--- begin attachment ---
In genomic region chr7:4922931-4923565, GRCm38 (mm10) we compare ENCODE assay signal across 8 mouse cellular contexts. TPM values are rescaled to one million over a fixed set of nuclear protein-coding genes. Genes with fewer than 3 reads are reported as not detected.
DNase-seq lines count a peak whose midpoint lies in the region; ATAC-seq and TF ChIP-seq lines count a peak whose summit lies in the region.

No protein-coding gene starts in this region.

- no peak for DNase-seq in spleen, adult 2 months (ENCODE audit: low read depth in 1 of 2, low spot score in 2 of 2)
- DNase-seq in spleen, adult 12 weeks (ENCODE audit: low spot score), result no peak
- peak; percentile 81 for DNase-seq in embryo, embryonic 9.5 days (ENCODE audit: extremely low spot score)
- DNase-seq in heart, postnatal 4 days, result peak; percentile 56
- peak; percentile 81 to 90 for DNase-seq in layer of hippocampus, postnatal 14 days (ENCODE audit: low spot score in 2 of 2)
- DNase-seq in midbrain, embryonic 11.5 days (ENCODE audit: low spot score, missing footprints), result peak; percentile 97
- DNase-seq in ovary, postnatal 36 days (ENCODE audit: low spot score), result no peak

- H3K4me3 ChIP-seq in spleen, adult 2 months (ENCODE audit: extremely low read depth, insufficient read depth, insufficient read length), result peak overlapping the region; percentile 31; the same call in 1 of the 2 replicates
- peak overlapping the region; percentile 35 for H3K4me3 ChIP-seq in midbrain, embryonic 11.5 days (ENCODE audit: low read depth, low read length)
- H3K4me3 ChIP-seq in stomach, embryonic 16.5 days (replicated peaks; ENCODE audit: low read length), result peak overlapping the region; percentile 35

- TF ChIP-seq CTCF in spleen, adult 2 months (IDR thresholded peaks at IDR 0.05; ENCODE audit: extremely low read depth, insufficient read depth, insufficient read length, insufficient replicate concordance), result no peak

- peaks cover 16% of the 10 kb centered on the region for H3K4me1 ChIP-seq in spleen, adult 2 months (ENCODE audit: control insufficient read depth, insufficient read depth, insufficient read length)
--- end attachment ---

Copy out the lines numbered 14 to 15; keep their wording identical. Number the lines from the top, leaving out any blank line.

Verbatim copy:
- TF ChIP-seq CTCF in spleen, adult 2 months (IDR thresholded peaks at IDR 0.05; ENCODE audit: extremely low read depth, insufficient read depth, insufficient read length, insufficient replicate concordance), result no peak

- peaks cover 16% of the 10 kb centered on the region for H3K4me1 ChIP-seq in spleen, adult 2 months (ENCODE audit: control insufficient read depth, insufficient read depth, insufficient read length)